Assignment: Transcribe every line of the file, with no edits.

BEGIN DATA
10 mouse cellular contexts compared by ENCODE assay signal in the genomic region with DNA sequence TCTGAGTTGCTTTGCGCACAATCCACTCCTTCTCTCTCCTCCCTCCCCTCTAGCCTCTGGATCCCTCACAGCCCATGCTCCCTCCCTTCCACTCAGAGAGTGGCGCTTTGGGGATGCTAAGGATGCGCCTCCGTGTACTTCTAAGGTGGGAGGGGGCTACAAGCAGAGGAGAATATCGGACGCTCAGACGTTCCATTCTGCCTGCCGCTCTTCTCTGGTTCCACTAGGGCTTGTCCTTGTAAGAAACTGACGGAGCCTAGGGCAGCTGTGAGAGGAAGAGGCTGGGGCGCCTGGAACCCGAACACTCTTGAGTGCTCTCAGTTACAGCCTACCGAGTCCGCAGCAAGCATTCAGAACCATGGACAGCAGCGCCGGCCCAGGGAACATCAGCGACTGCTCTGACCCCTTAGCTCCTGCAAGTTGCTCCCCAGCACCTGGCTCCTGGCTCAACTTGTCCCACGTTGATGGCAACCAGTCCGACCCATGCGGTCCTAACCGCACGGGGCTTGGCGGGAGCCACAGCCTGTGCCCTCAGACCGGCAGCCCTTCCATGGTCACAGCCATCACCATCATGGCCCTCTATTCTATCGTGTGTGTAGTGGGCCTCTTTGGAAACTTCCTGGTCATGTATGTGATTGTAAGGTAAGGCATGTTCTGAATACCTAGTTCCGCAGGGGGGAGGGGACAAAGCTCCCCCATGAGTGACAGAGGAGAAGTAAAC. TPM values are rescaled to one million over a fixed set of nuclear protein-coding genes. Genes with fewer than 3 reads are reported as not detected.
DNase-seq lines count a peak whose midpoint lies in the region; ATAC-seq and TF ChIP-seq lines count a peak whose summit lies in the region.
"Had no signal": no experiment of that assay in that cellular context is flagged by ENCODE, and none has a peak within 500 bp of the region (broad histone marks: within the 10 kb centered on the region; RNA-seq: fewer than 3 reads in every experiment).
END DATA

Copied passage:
10 mouse cellular contexts compared by ENCODE assay signal in the genomic region with DNA sequence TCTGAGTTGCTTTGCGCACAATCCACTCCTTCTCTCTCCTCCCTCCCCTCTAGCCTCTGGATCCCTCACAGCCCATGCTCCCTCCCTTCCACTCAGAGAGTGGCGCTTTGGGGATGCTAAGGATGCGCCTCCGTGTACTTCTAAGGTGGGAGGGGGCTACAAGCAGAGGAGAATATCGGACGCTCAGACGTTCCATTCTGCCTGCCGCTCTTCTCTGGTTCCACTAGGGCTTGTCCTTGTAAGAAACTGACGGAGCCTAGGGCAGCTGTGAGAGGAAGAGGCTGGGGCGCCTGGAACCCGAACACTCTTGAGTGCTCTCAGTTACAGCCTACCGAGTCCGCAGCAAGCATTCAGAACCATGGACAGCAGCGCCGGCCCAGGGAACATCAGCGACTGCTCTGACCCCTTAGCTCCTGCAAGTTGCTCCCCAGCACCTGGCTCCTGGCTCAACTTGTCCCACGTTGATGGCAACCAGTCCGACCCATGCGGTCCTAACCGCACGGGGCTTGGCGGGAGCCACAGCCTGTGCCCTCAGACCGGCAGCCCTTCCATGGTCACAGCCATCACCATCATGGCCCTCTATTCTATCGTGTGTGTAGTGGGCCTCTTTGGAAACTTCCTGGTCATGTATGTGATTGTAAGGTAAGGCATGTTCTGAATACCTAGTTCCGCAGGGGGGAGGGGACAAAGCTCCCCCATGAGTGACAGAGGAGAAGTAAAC. TPM values are rescaled to one million over a fixed set of nuclear protein-coding genes. Genes with fewer than 3 reads are reported as not detected.
DNase-seq lines count a peak whose midpoint lies in the region; ATAC-seq and TF ChIP-seq lines count a peak whose summit lies in the region.
"Had no signal": no experiment of that assay in that cellular context is flagged by ENCODE, and none has a peak within 500 bp of the region (broad histone marks: within the 10 kb centered on the region; RNA-seq: fewer than 3 reads in every experiment).